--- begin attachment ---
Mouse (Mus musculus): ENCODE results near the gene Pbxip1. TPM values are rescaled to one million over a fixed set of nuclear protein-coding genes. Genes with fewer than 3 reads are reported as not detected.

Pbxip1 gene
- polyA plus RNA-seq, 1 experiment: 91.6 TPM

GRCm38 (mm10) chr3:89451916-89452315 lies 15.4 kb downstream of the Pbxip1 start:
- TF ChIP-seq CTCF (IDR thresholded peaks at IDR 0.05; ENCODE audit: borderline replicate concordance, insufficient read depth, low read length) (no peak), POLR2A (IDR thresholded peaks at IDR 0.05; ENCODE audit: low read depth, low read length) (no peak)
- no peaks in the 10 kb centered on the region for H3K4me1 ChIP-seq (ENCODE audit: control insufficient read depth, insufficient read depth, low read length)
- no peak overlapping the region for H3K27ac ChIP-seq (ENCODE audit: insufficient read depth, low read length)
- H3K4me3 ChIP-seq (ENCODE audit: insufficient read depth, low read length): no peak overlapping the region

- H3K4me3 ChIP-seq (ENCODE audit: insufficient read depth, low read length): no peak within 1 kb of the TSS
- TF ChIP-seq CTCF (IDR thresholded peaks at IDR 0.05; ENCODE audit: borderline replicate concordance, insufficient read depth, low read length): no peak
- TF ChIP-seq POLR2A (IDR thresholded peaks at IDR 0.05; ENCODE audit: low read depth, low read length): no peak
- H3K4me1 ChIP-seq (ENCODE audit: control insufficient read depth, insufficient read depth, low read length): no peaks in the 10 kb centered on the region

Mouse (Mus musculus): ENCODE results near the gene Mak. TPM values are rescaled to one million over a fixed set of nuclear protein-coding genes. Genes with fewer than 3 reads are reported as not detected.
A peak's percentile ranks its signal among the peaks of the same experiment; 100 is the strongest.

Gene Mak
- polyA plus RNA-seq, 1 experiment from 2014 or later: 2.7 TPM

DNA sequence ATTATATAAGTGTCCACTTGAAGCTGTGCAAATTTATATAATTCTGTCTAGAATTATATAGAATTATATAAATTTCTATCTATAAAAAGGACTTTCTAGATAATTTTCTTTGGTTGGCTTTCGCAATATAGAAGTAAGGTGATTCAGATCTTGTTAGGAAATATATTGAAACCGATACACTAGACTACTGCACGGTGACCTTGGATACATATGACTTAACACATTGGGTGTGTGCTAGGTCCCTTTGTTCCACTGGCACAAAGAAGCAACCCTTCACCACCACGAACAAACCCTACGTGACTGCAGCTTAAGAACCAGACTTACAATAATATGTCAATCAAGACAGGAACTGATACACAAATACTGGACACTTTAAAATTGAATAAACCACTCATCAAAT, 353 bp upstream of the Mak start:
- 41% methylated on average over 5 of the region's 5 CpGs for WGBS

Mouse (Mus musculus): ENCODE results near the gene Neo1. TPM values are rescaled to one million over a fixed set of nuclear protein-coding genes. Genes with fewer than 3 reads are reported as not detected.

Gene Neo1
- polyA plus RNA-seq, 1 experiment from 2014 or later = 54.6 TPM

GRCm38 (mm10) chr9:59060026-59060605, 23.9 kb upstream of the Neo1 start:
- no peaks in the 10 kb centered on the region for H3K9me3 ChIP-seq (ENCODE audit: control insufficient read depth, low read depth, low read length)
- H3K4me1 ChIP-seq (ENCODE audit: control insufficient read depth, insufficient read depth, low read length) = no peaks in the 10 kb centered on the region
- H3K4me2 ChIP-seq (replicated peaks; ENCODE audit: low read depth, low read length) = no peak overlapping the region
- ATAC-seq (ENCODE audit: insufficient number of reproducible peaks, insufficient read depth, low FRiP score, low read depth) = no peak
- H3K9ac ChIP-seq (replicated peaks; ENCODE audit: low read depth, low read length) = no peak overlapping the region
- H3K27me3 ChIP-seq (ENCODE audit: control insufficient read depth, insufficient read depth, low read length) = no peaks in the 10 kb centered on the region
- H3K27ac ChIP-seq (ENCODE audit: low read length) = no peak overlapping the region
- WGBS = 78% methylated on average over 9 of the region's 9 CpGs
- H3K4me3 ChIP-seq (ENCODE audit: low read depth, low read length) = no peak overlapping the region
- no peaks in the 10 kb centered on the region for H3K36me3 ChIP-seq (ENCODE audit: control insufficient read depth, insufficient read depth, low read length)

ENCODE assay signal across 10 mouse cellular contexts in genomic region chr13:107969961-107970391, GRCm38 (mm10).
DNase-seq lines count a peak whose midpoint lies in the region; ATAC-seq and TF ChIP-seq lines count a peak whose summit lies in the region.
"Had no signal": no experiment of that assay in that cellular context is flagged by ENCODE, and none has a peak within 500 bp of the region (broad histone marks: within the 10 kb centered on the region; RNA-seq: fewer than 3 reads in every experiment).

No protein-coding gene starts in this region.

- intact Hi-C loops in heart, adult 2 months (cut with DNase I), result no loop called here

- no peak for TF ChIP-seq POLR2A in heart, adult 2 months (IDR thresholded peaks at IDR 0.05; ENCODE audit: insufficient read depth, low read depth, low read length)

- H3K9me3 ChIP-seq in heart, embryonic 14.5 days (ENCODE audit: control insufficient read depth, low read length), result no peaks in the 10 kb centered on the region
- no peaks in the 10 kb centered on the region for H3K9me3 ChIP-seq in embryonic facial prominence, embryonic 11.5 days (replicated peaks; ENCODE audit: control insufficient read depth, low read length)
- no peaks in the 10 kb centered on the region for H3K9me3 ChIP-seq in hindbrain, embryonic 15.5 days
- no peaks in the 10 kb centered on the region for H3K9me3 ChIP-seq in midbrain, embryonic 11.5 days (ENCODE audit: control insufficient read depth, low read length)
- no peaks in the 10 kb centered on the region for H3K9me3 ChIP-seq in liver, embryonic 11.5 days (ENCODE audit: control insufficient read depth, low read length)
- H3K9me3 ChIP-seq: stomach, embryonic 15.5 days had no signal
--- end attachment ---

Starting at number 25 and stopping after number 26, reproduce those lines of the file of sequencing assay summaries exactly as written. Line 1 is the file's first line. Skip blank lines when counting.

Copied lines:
- H3K4me2 ChIP-seq (replicated peaks; ENCODE audit: low read depth, low read length) = no peak overlapping the region
- ATAC-seq (ENCODE audit: insufficient number of reproducible peaks, insufficient read depth, low FRiP score, low read depth) = no peak